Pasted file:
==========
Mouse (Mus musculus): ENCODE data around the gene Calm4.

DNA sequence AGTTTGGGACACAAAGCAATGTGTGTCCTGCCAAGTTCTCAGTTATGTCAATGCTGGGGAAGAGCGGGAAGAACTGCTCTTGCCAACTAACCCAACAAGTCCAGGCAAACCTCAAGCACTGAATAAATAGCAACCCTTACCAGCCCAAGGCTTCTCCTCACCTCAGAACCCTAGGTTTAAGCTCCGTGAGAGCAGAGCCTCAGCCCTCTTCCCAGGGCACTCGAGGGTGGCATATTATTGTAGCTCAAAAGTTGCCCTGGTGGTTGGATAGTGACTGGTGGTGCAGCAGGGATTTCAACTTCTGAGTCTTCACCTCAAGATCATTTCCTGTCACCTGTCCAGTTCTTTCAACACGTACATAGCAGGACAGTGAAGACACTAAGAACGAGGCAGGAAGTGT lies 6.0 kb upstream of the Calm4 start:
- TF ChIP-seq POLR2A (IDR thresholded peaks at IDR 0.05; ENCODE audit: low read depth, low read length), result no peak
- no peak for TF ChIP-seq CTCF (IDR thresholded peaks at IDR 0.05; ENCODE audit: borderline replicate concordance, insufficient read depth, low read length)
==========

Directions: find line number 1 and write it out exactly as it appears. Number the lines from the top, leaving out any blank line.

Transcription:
Mouse (Mus musculus): ENCODE data around the gene Calm4.